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The 6 Most Insane True Tales of Survival

#3. Juana Maria, the Lone Woman of San Nicolas Island

Like the mighty unicorn missing its place on the Ark, so too did Juana Maria miss the boat intended to save the last of her people from genocide in the mid 1800s. She was an islander on San Nicolas (off California) when the population was nearly wiped out by a group of roving Aleutian hunters from the north. The Aleutians killed nearly every man, woman and child on the island, and by 1835 there were less than 30 islanders left, total.


It turns out you can commit war crimes in a kayak.

A boat full of missionaries came to rescue the remaining islanders from getting murdered, and they managed to get everyone on board safely. Everyone except for Juana Maria. The woman ended up completely alone on the hostile island of San Nicolas ... for the next 18 fucking years.

After several failed attempts to rescue her, Juana was eventually picked up in 1853 wearing what one newspaper described as "skins and feathers of wild ducks, which she sewed together with sinews of the seal." The paper went on to add that "she cannot speak any known language, is good-looking and about middle age." She had not only survived alone on the island, but thrived there, actually outliving everyone else she knew (but more on that in a moment).

Missions of California
She designed her own pinhole cameras on the island, using only dolphin spleens and seagull beaks.

Ironically, despite her amazing individual resilience for almost 20 years, Juana Maria did not last two months once she reached the mainland. Her story was the inspiration for Scott O'Dell's Island of the Blue Dolphins, thus serving as a romantic ideal for future generations of girls of what life might be like if everyone would just leave them the fuck alone.

Amazon.com
It was like this, only with a lot more piles of dead sea otters.

Oh, and what we said earlier about how she outlived everyone she knew? It turns out that her getting left off the rescue boat was the mother of all blessings in disguise. The rest of her people who fled to the mainland ended up dying almost immediately from the new diseases they contracted from their rescuers.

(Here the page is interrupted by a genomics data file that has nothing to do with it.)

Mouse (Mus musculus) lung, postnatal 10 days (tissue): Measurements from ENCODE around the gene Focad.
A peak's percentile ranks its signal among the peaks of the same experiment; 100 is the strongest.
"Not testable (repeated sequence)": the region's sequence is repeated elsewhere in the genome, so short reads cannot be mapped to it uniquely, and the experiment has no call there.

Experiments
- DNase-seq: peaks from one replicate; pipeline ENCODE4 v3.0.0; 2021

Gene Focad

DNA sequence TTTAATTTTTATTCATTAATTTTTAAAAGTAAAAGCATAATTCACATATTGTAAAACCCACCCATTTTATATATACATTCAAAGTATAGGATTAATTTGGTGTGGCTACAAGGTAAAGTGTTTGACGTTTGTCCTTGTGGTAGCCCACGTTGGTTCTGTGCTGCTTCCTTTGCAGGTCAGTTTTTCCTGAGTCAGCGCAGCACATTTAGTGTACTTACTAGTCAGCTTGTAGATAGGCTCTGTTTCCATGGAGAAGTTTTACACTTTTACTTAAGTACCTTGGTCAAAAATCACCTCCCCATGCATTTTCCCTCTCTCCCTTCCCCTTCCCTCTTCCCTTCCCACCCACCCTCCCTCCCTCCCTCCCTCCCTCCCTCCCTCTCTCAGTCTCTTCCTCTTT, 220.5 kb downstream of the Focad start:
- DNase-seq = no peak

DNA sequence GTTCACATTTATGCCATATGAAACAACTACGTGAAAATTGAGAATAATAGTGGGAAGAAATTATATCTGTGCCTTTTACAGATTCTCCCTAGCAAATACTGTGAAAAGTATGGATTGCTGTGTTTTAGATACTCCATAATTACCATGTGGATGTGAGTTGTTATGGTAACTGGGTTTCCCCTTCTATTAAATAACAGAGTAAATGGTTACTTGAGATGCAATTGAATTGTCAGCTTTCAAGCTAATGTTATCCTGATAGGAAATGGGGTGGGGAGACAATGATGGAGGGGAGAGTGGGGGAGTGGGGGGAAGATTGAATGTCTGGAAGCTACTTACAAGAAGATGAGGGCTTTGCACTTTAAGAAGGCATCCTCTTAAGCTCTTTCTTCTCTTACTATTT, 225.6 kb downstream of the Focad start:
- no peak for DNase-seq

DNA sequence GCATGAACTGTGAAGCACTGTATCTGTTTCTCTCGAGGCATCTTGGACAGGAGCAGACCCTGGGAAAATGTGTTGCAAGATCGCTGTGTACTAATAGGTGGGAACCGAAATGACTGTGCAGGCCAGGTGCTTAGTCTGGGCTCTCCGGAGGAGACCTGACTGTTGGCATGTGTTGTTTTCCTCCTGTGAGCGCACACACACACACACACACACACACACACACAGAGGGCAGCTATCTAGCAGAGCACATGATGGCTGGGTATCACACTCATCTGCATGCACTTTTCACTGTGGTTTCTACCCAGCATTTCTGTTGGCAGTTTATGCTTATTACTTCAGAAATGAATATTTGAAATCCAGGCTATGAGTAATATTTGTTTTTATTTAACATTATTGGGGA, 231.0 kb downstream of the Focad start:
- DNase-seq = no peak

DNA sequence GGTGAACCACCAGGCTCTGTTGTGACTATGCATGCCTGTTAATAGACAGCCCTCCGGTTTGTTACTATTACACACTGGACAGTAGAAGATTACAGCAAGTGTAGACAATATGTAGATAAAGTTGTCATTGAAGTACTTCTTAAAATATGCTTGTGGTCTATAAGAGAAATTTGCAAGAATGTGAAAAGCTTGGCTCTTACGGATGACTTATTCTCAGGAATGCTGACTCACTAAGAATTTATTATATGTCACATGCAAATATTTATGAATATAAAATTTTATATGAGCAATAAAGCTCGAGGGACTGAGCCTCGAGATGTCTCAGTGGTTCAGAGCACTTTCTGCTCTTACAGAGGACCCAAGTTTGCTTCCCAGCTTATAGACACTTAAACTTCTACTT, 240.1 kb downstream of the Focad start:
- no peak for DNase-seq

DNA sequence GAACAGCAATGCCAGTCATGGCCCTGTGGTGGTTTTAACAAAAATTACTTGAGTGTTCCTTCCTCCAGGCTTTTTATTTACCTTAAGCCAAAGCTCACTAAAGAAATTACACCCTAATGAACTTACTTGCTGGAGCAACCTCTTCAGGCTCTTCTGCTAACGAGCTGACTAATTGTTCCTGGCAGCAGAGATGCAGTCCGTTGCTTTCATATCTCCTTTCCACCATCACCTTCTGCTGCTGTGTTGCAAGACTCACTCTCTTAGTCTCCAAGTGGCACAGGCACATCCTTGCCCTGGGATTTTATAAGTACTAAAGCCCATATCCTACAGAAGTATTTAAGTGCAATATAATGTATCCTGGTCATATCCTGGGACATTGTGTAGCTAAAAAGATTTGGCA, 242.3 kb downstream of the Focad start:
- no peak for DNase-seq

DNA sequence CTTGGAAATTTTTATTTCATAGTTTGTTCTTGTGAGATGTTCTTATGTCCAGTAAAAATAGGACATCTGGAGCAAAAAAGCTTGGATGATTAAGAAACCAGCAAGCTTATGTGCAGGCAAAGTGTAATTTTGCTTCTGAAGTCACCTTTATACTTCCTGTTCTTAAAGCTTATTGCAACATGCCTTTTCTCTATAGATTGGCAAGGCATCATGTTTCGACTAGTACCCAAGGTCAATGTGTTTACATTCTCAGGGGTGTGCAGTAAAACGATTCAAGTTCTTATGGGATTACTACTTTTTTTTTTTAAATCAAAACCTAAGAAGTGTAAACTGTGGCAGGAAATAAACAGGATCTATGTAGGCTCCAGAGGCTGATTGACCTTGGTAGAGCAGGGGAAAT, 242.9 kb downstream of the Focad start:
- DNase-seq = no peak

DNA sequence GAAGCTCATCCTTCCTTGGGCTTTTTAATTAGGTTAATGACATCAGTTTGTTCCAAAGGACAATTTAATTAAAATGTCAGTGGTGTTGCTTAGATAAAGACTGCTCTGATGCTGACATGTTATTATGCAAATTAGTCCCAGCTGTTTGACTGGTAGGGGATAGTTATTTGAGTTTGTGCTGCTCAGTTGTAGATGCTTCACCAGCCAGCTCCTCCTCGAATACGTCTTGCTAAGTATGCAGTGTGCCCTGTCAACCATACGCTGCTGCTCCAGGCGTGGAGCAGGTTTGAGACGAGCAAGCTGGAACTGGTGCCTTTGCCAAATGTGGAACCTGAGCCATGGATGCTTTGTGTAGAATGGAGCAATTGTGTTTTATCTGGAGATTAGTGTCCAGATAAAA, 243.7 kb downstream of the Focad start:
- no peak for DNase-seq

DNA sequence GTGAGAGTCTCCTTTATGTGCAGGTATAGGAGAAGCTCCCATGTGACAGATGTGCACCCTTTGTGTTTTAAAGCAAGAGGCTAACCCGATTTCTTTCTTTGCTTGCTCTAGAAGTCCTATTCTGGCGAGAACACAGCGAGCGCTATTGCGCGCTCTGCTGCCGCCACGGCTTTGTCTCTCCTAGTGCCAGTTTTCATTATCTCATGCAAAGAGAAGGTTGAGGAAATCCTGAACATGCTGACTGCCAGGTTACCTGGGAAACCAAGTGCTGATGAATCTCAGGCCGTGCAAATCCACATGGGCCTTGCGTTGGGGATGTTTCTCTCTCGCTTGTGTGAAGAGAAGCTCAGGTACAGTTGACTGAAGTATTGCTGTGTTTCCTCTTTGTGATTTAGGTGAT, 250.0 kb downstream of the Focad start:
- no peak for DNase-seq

#2. The Aboriginal Adventures of Narcisse "Amglo" Pelletier

At an age when most kids are worried about hiding boners behind textbooks, 14-year-old cabin boy Narcisse Pelletier was dealing with human trafficking, murder and complete abandonment. The ship on which Narcisse worked was carrying hundreds of Chinese laborers to Australia when it ran aground off of New Guinea in 1857, and several of his shipmates were promptly killed by natives. Narcisse was one of only about 12 men to escape by longboat, and together they paddled around the Coral Sea aimlessly for 12 days, subsisting on sea water and piss.

Getty
"I don't care what you say. This is not part of a balanced breakfast."

They finally made land in Far North Queensland, Australia, and stopped for water before continuing on ... one man short. No one is sure exactly why they left Narcisse in Far North Queensland, home to the most poisonous everything on the planet. Then again, if you have ever spent a long time cooped up with a 14-year-old, you might understand the decision.

Regardless, this was where Narcisse's story started looking a lot less like Cast Away and a lot more like Dances With Wolves. Narcisse bumped into three Aboriginal women, who brought him back to their tribe. Narcisse was immediately adopted by the tribe, and for the next 17 years, he learned their ways and language, eventually growing into manhood and raising at least two kids of his own. Then in 1875, Narcisse was picked up by a passing ship. But by then he had become so in the zone with the Aborigines that he upheld their vow of secrecy regarding everything he had learned during the decades he spent with them.